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About Maciej Bartkowski

Maciej Bartkowski is an adjunct faculty at Johns Hopkins University, Krieger School of Arts and Sciences, where he teaches strategic nonviolent resistance. He is editor of Recovering Nonviolent History: Civil Resistance in Liberation Struggles and the author of White Paper on Nonviolent Defense to Counter Russian Hybrid Warfare. Dr. Bartkowski can be followed on Twitter @macbartkow and on maciejbartkowski.com.

Articles by Maciej Bartkowski

This week's editor

Constitutional conventions: best practice

Nonviolent strategies to defeat totalitarians such as ISIS

Military might has little success against violent terror organizations. If nonviolent strategies seem impractical, it is an even greater naiveté to think armed solutions can be the answer.

Countering hybrid war: civil resistance as a national defence strategy

The western response to Russian hybrid war in Crimea and eastern Ukraine has been predicated on a show of military force. Nonviolent civilian defence promises us another path.

Russians resisting war and repression

There are segments of the Russian population that, even in a politically inclement environment, bravely voice their open opposition to Russia’s military involvement in Ukraine.

In commemoration of Howard Clark’s work with the ICNC

Maciej Bartkowski, senior director of the International Center on Nonviolent Conflict, remembers Howard Clark as an effective collaborator and a scholar-practitioner with a distinct and nuanced approach to the field of nonviolent conflict.

The Ukrainian soccer ultras: allies of the resistance

“Three years ago diverse groups of Ukrainian ultras did not have good relations, to put it mildly. Now we have reached a nationwide truce. This was the first time in the Ukrainian fan movement. In many other countries, this has never happened!"

From China to Poland, lessons from June 4, 1989

What can we learn from comparing the 1989 revolutions in Poland and in China?

Challenging annexation: in Crimea, the referendum that wasn’t

The time has come – unfortunately in the midst of another political and human crisis – for the international community to develop a rapid assistance framework for nonviolent activists and dissidents who risk their lives to preserve their right to self-rule. Yesterday it was Ukraine. Today it is Crimea.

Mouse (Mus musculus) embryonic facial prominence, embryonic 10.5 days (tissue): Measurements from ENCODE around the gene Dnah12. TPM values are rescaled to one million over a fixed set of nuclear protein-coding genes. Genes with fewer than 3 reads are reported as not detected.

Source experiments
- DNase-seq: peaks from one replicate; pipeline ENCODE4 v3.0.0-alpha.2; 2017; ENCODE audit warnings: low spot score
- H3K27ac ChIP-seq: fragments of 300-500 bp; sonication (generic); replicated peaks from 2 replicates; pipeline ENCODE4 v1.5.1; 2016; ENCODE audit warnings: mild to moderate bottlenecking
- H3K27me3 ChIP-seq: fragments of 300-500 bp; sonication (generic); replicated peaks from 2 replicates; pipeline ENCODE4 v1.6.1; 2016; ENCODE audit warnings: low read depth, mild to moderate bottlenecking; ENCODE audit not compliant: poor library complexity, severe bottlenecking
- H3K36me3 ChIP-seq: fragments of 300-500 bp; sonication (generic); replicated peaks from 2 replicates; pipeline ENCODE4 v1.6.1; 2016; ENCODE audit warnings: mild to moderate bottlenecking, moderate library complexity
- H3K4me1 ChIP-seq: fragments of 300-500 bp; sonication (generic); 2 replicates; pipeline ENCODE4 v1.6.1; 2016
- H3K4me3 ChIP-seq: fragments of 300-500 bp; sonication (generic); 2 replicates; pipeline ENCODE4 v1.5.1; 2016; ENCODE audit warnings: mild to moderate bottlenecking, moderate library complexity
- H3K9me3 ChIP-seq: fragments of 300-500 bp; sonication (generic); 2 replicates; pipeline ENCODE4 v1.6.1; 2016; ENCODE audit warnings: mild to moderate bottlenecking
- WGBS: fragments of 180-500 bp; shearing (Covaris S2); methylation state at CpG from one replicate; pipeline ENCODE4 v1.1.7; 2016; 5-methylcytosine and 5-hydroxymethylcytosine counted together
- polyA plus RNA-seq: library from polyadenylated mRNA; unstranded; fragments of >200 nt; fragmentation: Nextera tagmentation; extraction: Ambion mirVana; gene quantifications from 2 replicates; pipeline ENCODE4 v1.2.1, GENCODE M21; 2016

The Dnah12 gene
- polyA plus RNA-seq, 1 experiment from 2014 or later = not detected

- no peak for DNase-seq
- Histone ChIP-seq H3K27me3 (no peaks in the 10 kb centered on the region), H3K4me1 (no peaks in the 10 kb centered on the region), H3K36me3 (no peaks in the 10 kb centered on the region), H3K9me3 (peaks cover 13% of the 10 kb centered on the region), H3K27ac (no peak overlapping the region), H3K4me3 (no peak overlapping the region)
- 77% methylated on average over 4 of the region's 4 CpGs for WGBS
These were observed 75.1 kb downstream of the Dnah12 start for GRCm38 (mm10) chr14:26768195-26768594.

Ukraine: a nonviolent victory

Dramatic words or violent acts were not how the Ukrainian people ousted an authoritarian leader and his cronies. Civil resistance shredded the legitimacy of a repressive and corrupt government. The nonviolent movement dissolved the consent of the people and the loyalty of regime defenders on which Victor Yanukovych depended.

The Syrian resistance: a tale of two struggles, Part 2

Probabilities are always shredded by violent conflict, except the probability that freedom and justice will be postponed. See Part One here.

The Syrian resistance: a tale of two struggles

In Syria, mixing violent and nonviolent resistance jeopardized people power, particularly when violence became the main driver of resistance from early 2012 onward. See Part Two.

A human right to resist

We need the international community to favour the worldwide groundswell of civil resistance over armed violence. This could be facilitated by a more dynamic and comprehensive interpretation of existing international law in the light of a broader understanding of those rights of which civil resistance is comprised.

Egypt: how to negotiate the transition. Lessons from Poland and China

A comparison of the Polish Round Table and the Tiananmen Tragedy show that non-violent resistance movements need to be clear-headed in the moment of negotiation and transition. The next moves by the democratic movement in Egypt will determine the political shape of the country for a long time to come. It should learn from Solidarity's success in 1989.
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